Mollica Swings A Powerful Bat

Whitney Mollica

Whitney Mollica

May 4, 2006

Mollica swings a powerful bat


There's plenty of big things to notice about Whitney Mollica: her team-leading .416 batting average, her 47 runs batted in - already the most ever in a single University of Massachusetts softball season -and her nine home runs, a Minutewoman freshman record.

She's a lock to be Atlantic 10 rookie of the year and has statistics that will get her consideration for the league's player of the year award.

But it's the little things about Mollica that stand out for Elaine Sortino. Her steal of third in the second inning against Charlotte earlier this month wasn't particularly significant in the season or even the game which was shortened to five innings by the mercy rule as UMass won 12-1.

It wasn't even Mollica's biggest contribution that day as she belted a two-run home run to right in the third. But the swipe was a subtle example of Mollica's instincts, which have been particularly impressive given her youth.

'She's not fast, but standing on second base, she saw the pitcher grip the ball for a change-up and stole third,' Sortino said. 'Most kids, you beat them over the head and they wouldn't recognize that by their senior year. She's a baller.'

UMass hosts Harvard for a doubleheader at 3 p.m. today.

Before playing for the Minutewomen for the first time, Mollica drew some curiosity from UMass fans and not because of her impressive numbers at Salem (N.H.) High School. Mollica's grandfather is former major league player, manager and coach Don Zimmer, now a senior baseball adviser for the Tampa Bay Devil Rays.

New Hampshire isn't usually a hotbed of Division I talent and even though Mollica was the state's Gatorade Player of the Year as a senior, Sortino went to work rebuilding her offensive approach right away.

'When I watch my high school video now, I ask coach, 'Why did you even recruit me?' ' Mollica said laughing. 'My video is so bad. I have no idea what she saw in me. When I watch my video and I see myself on tape now, it's so different. I've really changed my swing a lot since high school.

Sortino has built a Hall of Fame career on recruiting players who were overlooked by everybody else and turning them into standouts. In Mollica she saw an athlete with more potential than polish who loved softball.

'Her maturity impressed me tremendously. So did her love for the game, her tenacity,' Sortino said.

Mollica's transition through the fall and early spring wasn't easy as Sortino helped adjust her hands, her footwork and the angle of her elbow. But as the season arrived, she was comfortable again in the batter's box.

'There were days I'd call home (and say) 'Oh my god, I don't know what I'm doing,' but if you buy in, it just works,' Mollica said.

She wasn't a home-run hitter in high school. Her nine long balls this season are more than the six she hit in her entire high school career. There isn't a fence at Salem's softball field and as Sortino accurately pointed out, Mollica isn't fast.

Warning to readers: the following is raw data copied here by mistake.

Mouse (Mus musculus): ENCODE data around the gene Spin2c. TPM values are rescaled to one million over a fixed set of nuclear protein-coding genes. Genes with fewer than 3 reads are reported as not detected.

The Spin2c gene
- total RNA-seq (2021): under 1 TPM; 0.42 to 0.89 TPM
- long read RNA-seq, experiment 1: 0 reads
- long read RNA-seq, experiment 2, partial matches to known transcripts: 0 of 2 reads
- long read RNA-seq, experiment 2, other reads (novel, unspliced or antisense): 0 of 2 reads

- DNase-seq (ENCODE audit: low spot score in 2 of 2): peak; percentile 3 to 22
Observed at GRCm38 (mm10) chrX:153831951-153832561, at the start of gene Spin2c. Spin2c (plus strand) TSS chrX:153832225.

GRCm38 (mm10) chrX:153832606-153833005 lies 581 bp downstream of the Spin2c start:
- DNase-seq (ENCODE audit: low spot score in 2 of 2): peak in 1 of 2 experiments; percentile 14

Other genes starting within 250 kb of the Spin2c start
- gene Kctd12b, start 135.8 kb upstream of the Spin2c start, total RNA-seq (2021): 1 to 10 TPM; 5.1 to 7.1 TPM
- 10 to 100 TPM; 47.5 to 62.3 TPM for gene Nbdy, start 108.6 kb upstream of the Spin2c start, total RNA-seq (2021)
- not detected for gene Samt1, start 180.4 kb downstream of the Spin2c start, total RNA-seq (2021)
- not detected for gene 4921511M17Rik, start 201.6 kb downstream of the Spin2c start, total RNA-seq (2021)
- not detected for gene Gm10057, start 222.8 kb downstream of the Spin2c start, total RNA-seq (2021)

So a lot of would-be homers were doubles and triples in high school. It didn't occur to Mollica that those might be home runs in another park.

'I never played with a fence, so I'm more surprised at some of the long balls I'm hitting,' she said. 'I've always been a line-drive hitter. I don't go up there thinking about home runs because then I'd likely go up there and pop out. I just try to get in there, stay level and try to hit a line drive in the gap.'

Mollica broke the UMass single-season RBI record Saturday in a doubleheader against Temple when she hit two home runs and knocked in five runs. That gave her 47 RBIs in 35 games. The previous UMass record was held by Kim Gutridge who had 45 RBIs in 59 games in 1998.

Sortino isn't surprised at Mollica's success, just how quickly it came.

'Not this fast. Her footwork worried me,' said Sortino, who raved about the intangibles. 'She's a leader, even though she's so young. She just gets it. Her awareness and her mental tenacity is incredible for a freshman. It's incredible for a senior. We're going to have somebody with real leadership qualities around the program for 3 1/2 years. I find that very exciting. Her instincts are incredible. She does things you don't teach.'

Sortino speculated that some of that came from a lifetime spent around the diamond.

'There's an awareness that has been developing probably since she was 2 years old,' Sortino said.

'I've grown up around it. I've been all over the country watching my grandfather,' she said. 'I played other sports in high school, but this is the sport I love. It's in my blood.'

And it's a sport at which she believes she will become even better.

'I thought I was so knowledgeable in high school, then I got here and I thought I don't know anything. You acquire so much more. Our coaches are great,' Mollica said. 'I want to be the best player I can be for the team. Every week we learn something new. I still have so much to learn.'

Matt Vautour can be reached at For more UMass coverage including a frequently updated UMass sports blog, go to




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